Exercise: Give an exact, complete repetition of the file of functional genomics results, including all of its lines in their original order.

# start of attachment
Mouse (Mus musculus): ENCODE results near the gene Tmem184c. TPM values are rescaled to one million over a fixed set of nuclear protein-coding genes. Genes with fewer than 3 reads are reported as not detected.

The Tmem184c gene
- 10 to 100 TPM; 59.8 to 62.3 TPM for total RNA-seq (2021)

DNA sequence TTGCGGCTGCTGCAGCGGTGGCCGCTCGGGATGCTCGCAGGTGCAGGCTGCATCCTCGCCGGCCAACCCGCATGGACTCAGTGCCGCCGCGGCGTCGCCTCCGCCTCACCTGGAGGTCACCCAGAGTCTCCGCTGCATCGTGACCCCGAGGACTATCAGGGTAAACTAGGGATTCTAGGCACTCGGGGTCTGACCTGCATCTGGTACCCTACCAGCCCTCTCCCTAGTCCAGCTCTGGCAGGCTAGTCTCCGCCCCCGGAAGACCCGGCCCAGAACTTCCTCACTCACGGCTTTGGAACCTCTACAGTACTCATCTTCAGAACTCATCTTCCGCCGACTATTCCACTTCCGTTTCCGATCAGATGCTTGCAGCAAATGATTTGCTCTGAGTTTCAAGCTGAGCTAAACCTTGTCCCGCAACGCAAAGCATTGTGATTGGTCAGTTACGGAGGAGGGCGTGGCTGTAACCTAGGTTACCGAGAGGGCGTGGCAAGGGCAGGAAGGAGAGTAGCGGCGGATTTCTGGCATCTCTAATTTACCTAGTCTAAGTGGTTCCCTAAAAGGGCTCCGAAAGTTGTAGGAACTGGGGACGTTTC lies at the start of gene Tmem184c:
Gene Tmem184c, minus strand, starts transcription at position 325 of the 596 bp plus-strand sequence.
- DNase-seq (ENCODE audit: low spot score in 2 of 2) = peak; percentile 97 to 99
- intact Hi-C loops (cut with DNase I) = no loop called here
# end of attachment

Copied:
Mouse (Mus musculus): ENCODE results near the gene Tmem184c. TPM values are rescaled to one million over a fixed set of nuclear protein-coding genes. Genes with fewer than 3 reads are reported as not detected.

The Tmem184c gene
- 10 to 100 TPM; 59.8 to 62.3 TPM for total RNA-seq (2021)

DNA sequence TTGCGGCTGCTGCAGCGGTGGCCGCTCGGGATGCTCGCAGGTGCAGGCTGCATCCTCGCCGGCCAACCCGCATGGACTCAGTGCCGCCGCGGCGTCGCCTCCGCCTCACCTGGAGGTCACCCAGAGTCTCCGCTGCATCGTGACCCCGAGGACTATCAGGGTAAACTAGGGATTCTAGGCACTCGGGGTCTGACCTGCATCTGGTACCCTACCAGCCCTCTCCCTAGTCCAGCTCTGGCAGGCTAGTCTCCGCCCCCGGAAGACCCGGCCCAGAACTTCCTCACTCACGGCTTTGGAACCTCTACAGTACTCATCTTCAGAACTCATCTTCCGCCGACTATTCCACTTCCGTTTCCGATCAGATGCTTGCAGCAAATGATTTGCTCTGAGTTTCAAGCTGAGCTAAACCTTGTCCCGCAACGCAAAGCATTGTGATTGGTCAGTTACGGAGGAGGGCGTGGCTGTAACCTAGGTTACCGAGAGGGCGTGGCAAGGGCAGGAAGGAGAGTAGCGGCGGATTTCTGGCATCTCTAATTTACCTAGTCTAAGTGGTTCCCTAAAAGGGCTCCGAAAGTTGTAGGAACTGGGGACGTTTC lies at the start of gene Tmem184c:
Gene Tmem184c, minus strand, starts transcription at position 325 of the 596 bp plus-strand sequence.
- DNase-seq (ENCODE audit: low spot score in 2 of 2) = peak; percentile 97 to 99
- intact Hi-C loops (cut with DNase I) = no loop called here